If closed reduction is successful in realigning the fracture, then immobilization usually is extended above the elbow. This can be a long-arm cast or sugar-tong splint. Long-arm immobilization limits the rotation of the forearm and minimizes the pull of the brachioradialis muscle.

If closed reduction does not restore or maintain alignment values, then operative intervention is warranted. Indications for operative interventions are unstable fractures, patients with lower extremity injuries who need weight-bearing through the upper extremity, associated fractures of the ipsilateral upper extremity that demand stable fixation of the radius to rehabilitate the arm, and open distal radial injuries.

Operative treatment options may involve a wide range of surgical techniques such as percutaneous pinning, external fixation, external fixation augmented with K-wires, and ORIF with plates and screws. Various combinations of the preceding methods can be used simultaneously. Indications for external fixator include younger patients with intra-articular distal radius fractures, unstable extra-articular fracture with significant comminution, failure to maintain reduction after an initial attempt of closed management in cast, open fracture with significant tissue injury and neurovascular compromise, and dysfunctional contralateral limb. The advantages of external fixators include their ease of application, access to soft tissue, and their ability to allow easy combination with other fixation techniques [Figure 1] and [Figure 2]. Its primarily goal is to maintain radial length and neutralization of various forces acting across the fracture site.[3] The principle of external fixator is indirect reduction by ligamentotaxis. Distraction, ulnar deviation, and slight flexion can aid in reducing fragments that have capsular attachments. External fixator may reduce large peripheral fragments effectively, but impacted central (die-punch) articular pieces are hard to get in position. Flexion alone cannot restore volar tilt because of dorsal capsular ligaments are more expansible compared with volar ligaments and cannot rotate the fracture fragments effectively.[4] Unloading the carpus is easily achieved with moderate distraction in external fixator, allowing better healing of tenuous articular fragments, osteopenic metaphyseal bone, and inserted bone graft. In recent years, the use of external fixator has decreased in frequency and seems to be falling out of favor. However, the fixator is a technique that is well proven in the orthopedic literature, and it should not become a forgotten tool.[5]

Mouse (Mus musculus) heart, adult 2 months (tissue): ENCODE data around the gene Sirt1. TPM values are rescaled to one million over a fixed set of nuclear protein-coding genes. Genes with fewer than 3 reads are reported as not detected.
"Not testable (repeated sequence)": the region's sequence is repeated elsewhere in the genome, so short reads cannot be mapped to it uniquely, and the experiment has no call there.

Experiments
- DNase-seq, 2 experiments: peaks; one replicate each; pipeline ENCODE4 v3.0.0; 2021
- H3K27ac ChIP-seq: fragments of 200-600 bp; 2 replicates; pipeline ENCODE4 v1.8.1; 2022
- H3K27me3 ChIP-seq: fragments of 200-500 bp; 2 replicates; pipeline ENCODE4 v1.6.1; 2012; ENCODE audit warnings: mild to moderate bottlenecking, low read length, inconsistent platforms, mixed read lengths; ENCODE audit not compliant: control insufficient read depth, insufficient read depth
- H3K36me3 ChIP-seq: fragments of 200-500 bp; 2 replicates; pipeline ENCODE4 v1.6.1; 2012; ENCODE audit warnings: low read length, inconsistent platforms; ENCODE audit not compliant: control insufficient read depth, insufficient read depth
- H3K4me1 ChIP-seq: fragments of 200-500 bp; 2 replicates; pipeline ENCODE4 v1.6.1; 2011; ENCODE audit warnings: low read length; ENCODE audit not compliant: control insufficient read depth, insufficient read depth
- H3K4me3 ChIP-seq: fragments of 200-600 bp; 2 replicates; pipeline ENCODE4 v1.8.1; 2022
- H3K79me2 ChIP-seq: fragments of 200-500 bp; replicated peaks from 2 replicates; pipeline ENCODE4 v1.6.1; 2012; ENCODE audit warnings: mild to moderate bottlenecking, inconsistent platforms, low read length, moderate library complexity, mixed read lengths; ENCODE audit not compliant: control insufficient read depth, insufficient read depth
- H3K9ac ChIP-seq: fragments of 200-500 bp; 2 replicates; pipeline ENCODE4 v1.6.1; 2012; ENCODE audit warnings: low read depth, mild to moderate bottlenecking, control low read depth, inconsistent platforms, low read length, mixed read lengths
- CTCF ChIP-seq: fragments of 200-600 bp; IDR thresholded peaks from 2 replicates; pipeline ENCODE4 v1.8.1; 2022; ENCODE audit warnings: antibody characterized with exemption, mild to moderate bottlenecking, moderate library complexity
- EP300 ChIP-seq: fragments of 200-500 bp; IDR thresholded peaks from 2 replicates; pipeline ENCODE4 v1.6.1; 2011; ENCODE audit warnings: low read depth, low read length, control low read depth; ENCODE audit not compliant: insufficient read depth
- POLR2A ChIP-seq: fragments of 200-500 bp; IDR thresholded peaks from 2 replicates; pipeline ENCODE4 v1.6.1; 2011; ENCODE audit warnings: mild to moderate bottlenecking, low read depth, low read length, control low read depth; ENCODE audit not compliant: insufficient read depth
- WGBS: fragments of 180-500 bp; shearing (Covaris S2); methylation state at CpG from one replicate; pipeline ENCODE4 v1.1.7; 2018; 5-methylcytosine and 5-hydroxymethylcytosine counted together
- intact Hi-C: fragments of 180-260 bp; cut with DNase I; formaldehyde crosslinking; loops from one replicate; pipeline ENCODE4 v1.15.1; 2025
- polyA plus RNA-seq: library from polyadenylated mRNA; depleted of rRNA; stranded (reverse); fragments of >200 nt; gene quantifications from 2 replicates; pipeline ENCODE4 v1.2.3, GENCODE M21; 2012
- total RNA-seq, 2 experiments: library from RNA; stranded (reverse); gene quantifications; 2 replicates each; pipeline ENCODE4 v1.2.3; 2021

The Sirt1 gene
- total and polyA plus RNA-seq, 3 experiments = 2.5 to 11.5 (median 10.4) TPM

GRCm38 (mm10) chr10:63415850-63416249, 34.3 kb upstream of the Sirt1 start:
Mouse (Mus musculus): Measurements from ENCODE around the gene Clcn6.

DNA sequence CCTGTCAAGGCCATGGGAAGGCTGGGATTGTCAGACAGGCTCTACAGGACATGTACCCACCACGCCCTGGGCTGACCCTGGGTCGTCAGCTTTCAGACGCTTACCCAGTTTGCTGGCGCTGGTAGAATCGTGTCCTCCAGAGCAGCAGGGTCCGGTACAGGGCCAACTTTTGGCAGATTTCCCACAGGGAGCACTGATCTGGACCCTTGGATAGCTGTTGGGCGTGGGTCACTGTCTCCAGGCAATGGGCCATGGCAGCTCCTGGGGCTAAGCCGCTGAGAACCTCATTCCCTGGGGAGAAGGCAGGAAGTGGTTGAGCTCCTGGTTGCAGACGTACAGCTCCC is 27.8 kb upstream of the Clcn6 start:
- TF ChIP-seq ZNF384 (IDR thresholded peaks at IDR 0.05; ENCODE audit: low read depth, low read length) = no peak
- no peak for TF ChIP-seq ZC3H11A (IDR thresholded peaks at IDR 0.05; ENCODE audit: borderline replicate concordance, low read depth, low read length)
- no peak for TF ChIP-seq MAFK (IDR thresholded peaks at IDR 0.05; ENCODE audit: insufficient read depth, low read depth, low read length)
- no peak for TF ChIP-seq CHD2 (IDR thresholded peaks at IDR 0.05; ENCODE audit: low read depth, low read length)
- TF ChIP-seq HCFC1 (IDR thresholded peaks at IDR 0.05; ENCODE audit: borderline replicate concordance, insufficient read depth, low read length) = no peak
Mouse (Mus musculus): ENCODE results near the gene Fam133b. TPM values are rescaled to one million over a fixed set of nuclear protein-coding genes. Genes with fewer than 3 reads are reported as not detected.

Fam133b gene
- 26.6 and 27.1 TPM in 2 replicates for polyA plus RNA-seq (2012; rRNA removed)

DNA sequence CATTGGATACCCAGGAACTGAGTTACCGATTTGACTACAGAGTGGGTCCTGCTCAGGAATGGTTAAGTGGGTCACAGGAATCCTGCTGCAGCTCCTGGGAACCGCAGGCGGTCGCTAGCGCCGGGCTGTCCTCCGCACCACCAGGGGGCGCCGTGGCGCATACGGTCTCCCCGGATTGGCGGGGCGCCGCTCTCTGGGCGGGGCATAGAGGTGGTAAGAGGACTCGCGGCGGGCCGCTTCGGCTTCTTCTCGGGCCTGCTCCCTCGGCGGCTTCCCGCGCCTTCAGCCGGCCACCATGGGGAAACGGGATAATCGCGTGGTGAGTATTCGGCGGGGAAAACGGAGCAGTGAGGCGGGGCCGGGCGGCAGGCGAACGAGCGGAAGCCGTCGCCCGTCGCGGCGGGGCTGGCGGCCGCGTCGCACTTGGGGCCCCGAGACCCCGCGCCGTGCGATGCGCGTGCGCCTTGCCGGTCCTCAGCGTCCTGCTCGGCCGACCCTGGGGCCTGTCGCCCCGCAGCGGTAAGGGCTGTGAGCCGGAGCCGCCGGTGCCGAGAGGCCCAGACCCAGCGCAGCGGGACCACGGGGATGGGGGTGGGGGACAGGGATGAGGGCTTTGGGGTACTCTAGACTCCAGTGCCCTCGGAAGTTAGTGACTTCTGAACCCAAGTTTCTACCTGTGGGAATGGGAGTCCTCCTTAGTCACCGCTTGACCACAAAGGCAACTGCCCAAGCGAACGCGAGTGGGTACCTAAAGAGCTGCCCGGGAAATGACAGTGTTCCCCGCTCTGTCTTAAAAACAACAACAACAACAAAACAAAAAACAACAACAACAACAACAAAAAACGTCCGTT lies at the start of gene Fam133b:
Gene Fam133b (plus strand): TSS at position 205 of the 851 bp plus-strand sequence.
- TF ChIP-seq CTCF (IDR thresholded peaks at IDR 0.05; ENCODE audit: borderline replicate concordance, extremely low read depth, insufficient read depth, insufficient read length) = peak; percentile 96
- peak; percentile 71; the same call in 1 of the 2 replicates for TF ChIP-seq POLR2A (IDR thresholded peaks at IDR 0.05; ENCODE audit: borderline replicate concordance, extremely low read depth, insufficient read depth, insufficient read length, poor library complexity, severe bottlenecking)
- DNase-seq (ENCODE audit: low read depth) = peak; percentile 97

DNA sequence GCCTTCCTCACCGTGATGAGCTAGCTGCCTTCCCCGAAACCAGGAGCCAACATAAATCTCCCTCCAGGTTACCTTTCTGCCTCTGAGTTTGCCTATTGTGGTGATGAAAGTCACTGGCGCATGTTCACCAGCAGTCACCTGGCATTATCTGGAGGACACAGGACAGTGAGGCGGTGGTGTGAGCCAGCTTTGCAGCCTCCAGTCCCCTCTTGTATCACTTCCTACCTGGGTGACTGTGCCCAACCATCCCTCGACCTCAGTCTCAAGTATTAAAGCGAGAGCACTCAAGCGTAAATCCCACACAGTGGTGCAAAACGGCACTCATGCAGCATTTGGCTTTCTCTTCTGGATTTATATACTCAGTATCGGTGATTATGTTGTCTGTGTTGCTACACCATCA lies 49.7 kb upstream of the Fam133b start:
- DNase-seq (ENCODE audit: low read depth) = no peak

Figure 1: Clinical picture of distal radius fracture treated by external fixator

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Figure 2: Clinical picture of distal radius fracture treated by external fixator

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Contraindications for surgical repair include patient's intolerance to general or regional anesthesia and severely osteoporotic bones that cannot accept screws or pins for fixation.

The advantage of external fixation includes the ability to stabilize the fracture at a distance from the site of injury, allow better access to the injury site for wound care or additional procedures, permit adjustment of length and alignment after application, and mobilization of the involved extremity. The rigidity of the fixator bone construct increases with crossbar proximity to the bone, pin fracture proximity, increased pin diameter, and increasing pin spread. In addition, stacking of crossbars and placement of pins in more than one plane also increase construct stiffness.

Bridging external fixation

Radiocarpal spanning external fixation is a widely used method of distal radius fracture stabilization with the help of ligamentotaxis in achieving the indirect reduction of fracture fragments mainly in stable distal radius fracture pattern with good results.

Augmented external fixation

Distal radius fractures often require the addition of K-wires to an external fixation construct to increase rigidity and stability.[6] The main indication of addition of extra fixation device to construct if fracture reduction cannot be obtained by ligamentotaxis, or if fracture reduction requires an excessive, nonphysiologic position of the wrist.

Nonbridging external fixation

Nonbridging external fixation is a technique that allows more direct control of the distal fracture fragments, more stable fixation, and earlier improved range of motion (ROM) of the wrist mainly indicated to treat unstable distal radius fractures.[7]

Combined techniques

This is ideal for severe high-energy fractures that have metaphyseal and articular comminution [Figure 3]. The external fixator is used to buttress the metaphyseal fragmentation, while small plates or percutaneously placed wires are used to align and fix the articular fragments.
Figure 3: Intraoperative picture of external fixator augmented with K-wires

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Stabilization of the distal radioulnar joint